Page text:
Less than 5.5

 

 

 

E

90

80

70

60

50

40

30

20

10

0

Can maintain simple interaction on familiar topics and understand the main point in short, simple messages, provided he/she can ask for clarification. High density of errors and mis-or overuse of technical language can cause significant strain and breakdowns in communication.

 

 

 

OET Listening

The OET Listening Sub-test lasts for about forty minutes. You hear ten different recordings and answer a total of 42 questions.

You should follow the instructions on the recording. At each stage of the test, the announcer tells you which task to look at, how long you have to read it before you listen and what you have to do while you listen. The instructions are also written on your Question paper, so you can read them too.

You hear each of the recordings once only, and you have to write your answers while you listen. Before listening to each recording, you hear information about who is speaking and what the context is. You then have time to read through the task before you listen. Use this time to read the task and to think about the information or ideas you need to answer the question(s). Remember that in each part of the test, you may be listening for different types of information and ideas.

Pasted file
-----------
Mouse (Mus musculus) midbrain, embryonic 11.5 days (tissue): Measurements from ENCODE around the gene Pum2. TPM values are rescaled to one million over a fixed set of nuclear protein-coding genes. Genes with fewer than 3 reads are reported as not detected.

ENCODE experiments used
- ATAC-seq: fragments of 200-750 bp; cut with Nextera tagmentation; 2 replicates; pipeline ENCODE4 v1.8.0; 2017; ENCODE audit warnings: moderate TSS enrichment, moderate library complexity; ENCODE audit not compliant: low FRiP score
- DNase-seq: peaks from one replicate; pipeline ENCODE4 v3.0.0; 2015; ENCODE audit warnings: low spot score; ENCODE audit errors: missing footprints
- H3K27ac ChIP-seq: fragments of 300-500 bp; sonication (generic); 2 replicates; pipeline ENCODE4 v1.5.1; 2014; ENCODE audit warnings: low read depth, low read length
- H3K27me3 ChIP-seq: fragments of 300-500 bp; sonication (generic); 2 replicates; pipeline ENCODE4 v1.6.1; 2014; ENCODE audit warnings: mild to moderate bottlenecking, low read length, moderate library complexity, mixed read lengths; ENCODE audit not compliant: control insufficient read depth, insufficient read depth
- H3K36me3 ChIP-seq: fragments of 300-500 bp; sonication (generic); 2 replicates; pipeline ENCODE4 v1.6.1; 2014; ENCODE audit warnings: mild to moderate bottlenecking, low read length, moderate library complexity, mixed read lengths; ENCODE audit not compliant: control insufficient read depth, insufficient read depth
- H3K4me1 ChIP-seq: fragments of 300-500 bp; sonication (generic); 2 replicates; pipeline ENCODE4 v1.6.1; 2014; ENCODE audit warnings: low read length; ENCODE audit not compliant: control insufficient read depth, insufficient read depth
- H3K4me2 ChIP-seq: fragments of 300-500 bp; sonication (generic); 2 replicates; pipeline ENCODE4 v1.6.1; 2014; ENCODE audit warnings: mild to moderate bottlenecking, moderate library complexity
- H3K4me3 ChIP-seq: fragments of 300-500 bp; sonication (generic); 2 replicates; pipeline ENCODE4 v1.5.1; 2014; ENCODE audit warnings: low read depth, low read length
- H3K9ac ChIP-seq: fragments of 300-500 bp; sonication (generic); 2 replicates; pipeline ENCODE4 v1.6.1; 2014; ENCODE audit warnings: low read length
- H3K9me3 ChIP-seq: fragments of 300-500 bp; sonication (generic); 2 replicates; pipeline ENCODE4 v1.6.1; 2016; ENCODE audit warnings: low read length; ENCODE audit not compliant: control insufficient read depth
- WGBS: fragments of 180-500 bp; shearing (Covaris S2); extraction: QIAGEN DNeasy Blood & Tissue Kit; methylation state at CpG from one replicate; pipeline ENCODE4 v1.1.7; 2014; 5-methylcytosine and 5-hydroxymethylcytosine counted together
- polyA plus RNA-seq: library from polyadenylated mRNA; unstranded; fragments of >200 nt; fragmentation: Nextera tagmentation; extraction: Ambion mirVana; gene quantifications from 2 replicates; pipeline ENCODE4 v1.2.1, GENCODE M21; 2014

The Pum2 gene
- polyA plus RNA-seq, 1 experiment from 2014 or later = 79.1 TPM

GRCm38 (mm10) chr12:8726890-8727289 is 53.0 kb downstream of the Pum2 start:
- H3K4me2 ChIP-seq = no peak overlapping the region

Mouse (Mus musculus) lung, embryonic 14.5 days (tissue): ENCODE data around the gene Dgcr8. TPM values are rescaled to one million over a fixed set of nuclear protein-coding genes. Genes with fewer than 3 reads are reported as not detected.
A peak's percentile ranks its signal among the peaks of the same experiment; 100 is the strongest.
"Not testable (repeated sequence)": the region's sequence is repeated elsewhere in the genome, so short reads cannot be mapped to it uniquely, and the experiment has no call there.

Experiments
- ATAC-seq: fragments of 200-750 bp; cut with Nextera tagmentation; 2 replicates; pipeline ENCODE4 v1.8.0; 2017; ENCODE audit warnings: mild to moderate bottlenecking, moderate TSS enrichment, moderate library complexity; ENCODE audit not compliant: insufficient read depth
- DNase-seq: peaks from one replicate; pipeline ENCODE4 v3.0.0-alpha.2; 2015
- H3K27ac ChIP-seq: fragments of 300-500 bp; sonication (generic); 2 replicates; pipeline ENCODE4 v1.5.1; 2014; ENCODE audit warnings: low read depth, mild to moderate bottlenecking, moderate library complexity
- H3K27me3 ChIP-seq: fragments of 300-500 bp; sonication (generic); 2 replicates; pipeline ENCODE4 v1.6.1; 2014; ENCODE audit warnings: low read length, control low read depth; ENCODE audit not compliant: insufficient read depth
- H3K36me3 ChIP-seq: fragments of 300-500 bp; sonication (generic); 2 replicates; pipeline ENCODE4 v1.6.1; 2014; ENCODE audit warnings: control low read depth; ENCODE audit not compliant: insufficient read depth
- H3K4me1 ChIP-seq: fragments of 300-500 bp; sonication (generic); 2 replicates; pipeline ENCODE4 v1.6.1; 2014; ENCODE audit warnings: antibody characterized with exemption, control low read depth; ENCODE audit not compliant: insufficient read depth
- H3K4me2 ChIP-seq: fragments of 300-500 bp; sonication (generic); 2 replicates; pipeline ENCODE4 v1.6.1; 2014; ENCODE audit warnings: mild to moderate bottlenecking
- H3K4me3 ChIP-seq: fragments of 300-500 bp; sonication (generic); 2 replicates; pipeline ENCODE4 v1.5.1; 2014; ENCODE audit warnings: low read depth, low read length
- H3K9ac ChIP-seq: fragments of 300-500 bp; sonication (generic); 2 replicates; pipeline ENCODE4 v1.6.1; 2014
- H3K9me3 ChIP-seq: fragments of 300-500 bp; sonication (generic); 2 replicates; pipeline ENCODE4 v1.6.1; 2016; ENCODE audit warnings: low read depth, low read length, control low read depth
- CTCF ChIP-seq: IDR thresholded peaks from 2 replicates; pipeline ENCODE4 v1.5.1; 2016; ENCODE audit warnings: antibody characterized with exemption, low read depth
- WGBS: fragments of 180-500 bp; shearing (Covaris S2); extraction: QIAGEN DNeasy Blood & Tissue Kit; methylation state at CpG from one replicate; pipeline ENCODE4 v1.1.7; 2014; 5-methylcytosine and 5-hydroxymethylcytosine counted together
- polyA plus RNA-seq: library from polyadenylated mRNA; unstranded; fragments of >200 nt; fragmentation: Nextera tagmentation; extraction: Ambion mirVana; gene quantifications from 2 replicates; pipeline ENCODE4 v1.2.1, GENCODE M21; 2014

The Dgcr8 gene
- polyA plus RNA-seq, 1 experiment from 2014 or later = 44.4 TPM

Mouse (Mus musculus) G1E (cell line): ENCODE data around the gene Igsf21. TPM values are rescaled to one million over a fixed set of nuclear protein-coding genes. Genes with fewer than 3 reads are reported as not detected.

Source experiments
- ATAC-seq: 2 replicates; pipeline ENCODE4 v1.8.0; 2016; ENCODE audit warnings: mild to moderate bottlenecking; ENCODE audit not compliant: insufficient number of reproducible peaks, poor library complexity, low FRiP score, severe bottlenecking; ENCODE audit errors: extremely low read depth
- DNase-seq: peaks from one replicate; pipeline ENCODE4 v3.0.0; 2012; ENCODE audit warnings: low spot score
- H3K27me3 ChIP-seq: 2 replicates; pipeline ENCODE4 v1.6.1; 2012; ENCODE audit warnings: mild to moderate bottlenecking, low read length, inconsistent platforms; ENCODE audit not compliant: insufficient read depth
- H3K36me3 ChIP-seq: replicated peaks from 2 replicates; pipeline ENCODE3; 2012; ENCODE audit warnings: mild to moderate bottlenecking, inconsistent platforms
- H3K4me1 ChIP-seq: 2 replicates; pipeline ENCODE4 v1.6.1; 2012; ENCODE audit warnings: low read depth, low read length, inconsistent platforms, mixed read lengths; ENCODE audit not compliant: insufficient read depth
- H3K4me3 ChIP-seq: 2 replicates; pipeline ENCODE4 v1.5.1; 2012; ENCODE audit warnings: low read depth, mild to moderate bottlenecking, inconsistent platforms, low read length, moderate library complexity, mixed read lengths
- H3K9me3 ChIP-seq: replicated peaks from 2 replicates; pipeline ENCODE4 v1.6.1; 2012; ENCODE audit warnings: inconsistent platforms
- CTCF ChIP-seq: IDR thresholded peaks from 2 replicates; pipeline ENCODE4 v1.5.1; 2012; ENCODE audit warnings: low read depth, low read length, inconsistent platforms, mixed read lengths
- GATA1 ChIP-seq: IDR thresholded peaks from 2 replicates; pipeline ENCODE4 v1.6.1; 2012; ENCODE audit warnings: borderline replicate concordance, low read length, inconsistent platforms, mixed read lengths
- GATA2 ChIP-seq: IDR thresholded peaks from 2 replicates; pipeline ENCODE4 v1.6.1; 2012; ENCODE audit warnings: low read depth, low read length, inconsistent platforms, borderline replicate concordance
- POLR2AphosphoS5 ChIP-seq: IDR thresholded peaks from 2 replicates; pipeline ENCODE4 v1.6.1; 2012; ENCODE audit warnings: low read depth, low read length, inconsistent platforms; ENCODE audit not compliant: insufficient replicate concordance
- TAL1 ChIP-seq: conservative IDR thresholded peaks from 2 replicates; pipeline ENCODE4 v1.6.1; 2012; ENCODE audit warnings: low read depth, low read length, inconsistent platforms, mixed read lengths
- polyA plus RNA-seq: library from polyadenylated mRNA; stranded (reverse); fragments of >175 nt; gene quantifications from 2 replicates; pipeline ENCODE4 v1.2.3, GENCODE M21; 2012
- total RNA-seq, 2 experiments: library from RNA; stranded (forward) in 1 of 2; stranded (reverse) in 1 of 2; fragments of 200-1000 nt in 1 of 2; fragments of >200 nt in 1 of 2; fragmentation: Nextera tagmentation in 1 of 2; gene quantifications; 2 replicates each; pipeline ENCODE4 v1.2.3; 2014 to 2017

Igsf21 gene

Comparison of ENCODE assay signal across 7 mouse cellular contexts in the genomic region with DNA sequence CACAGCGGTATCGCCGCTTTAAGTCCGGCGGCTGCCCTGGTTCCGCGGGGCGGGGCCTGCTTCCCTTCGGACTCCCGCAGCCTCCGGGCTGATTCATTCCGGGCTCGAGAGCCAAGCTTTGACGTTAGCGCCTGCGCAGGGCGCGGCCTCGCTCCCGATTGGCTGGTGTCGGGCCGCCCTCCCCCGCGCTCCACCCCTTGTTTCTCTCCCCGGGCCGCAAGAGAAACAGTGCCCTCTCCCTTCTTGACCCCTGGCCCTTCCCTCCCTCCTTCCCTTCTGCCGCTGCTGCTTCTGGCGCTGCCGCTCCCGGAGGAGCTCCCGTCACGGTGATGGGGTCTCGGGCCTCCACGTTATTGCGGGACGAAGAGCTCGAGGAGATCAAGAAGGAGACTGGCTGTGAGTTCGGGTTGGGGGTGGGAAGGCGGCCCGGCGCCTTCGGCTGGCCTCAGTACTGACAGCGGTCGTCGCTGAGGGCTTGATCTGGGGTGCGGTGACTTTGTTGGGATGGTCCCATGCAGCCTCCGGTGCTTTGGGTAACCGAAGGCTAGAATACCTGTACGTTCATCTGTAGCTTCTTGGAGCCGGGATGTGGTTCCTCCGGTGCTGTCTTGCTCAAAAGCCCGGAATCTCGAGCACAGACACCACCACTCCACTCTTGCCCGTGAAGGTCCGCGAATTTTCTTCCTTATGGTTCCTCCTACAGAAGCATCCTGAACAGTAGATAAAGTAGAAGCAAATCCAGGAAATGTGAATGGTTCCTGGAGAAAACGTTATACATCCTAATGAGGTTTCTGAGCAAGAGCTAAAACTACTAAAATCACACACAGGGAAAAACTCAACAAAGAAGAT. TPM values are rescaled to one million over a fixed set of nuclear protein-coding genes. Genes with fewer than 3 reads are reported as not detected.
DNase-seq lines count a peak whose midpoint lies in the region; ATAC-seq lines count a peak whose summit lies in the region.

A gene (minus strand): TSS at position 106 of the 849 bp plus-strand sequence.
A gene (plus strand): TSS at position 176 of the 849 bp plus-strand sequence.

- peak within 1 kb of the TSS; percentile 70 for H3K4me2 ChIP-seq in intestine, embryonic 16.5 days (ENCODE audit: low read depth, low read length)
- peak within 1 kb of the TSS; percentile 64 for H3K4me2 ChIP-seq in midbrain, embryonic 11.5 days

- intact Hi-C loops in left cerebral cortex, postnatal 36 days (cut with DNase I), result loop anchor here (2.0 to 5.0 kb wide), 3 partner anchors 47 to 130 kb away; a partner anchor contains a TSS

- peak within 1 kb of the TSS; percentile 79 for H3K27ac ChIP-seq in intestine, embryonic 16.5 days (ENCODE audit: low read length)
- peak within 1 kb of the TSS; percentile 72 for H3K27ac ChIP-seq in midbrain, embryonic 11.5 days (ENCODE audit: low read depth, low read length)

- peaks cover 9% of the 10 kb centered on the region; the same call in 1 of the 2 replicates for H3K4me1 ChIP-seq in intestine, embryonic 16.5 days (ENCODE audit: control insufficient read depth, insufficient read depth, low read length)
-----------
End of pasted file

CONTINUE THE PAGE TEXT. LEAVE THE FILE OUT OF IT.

OET Reading

The OET Reading Sub-tests lasts for one hour. You have fifteen minutes to answer the 20 questions in part A, and then 45 minutes to read the texts in Part B and C and answer the 22 questions.

Task – Specific Tips – part A

In Part A, you have four texts on the same subject. You have 15 minutes to find the answer to 20 questions. There are three or four separate tasks. Read the instructions for each task so that you’re sure you know what you have to do. The questions don’t follow the order of information in the texts. You need to read the question carefully and find the text which answers the question.

The first task asks you to scan the four texts and decided which one contains the information. Your answer is the letter A,B,C or D. in the other tasks, you need both to find the information and to write it down. In these tasks, you may need to answer short-answer questions, or to complete gaps in a set of sentences or notes. Be sure to write clearly, write only the words you need to answer the questions, and check that your spelling is correct.

Specific Tips for OET Writing

The OET Writing sub- test lasts for 40 minutes, and you write one letter of approximately 200 words. The letter you write is usually a discharge letter or a transfer letter(to a care home for example).

You have a detailed set of case notes to refer to when you write the letter. At the beginning of the test, you have 5 minutes to read the case notes before you begin writing the letter. You can’t writing anything during this time. The notes are very detailed and contain a lot of information. Spend this time reading the information carefully and planning of your letter.